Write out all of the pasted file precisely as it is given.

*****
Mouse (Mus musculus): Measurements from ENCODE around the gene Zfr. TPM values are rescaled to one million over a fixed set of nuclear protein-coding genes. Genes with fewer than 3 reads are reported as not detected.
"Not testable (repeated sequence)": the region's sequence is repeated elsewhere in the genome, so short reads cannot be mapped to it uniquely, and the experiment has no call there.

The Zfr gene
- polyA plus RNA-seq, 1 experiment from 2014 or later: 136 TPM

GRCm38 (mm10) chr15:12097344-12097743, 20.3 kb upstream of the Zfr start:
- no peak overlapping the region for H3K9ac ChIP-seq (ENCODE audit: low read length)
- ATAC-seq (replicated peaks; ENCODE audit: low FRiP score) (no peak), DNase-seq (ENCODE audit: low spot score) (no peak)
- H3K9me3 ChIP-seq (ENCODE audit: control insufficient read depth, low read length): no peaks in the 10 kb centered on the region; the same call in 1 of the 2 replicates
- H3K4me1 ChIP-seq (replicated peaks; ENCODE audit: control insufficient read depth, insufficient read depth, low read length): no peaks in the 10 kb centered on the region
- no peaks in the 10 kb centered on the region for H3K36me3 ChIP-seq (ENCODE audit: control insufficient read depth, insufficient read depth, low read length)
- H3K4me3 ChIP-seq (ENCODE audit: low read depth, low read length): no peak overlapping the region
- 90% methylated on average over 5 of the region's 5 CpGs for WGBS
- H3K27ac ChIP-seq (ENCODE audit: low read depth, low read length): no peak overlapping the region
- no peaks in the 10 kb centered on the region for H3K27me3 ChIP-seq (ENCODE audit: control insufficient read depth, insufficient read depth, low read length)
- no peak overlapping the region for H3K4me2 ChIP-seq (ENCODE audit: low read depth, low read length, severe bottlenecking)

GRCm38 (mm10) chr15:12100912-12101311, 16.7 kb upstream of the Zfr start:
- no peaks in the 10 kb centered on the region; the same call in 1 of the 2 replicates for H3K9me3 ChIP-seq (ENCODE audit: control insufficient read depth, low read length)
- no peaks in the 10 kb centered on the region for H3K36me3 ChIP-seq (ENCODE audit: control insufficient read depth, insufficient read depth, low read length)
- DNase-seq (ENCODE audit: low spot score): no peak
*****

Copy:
Mouse (Mus musculus): Measurements from ENCODE around the gene Zfr. TPM values are rescaled to one million over a fixed set of nuclear protein-coding genes. Genes with fewer than 3 reads are reported as not detected.
"Not testable (repeated sequence)": the region's sequence is repeated elsewhere in the genome, so short reads cannot be mapped to it uniquely, and the experiment has no call there.

The Zfr gene
- polyA plus RNA-seq, 1 experiment from 2014 or later: 136 TPM

GRCm38 (mm10) chr15:12097344-12097743, 20.3 kb upstream of the Zfr start:
- no peak overlapping the region for H3K9ac ChIP-seq (ENCODE audit: low read length)
- ATAC-seq (replicated peaks; ENCODE audit: low FRiP score) (no peak), DNase-seq (ENCODE audit: low spot score) (no peak)
- H3K9me3 ChIP-seq (ENCODE audit: control insufficient read depth, low read length): no peaks in the 10 kb centered on the region; the same call in 1 of the 2 replicates
- H3K4me1 ChIP-seq (replicated peaks; ENCODE audit: control insufficient read depth, insufficient read depth, low read length): no peaks in the 10 kb centered on the region
- no peaks in the 10 kb centered on the region for H3K36me3 ChIP-seq (ENCODE audit: control insufficient read depth, insufficient read depth, low read length)
- H3K4me3 ChIP-seq (ENCODE audit: low read depth, low read length): no peak overlapping the region
- 90% methylated on average over 5 of the region's 5 CpGs for WGBS
- H3K27ac ChIP-seq (ENCODE audit: low read depth, low read length): no peak overlapping the region
- no peaks in the 10 kb centered on the region for H3K27me3 ChIP-seq (ENCODE audit: control insufficient read depth, insufficient read depth, low read length)
- no peak overlapping the region for H3K4me2 ChIP-seq (ENCODE audit: low read depth, low read length, severe bottlenecking)

GRCm38 (mm10) chr15:12100912-12101311, 16.7 kb upstream of the Zfr start:
- no peaks in the 10 kb centered on the region; the same call in 1 of the 2 replicates for H3K9me3 ChIP-seq (ENCODE audit: control insufficient read depth, low read length)
- no peaks in the 10 kb centered on the region for H3K36me3 ChIP-seq (ENCODE audit: control insufficient read depth, insufficient read depth, low read length)
- DNase-seq (ENCODE audit: low spot score): no peak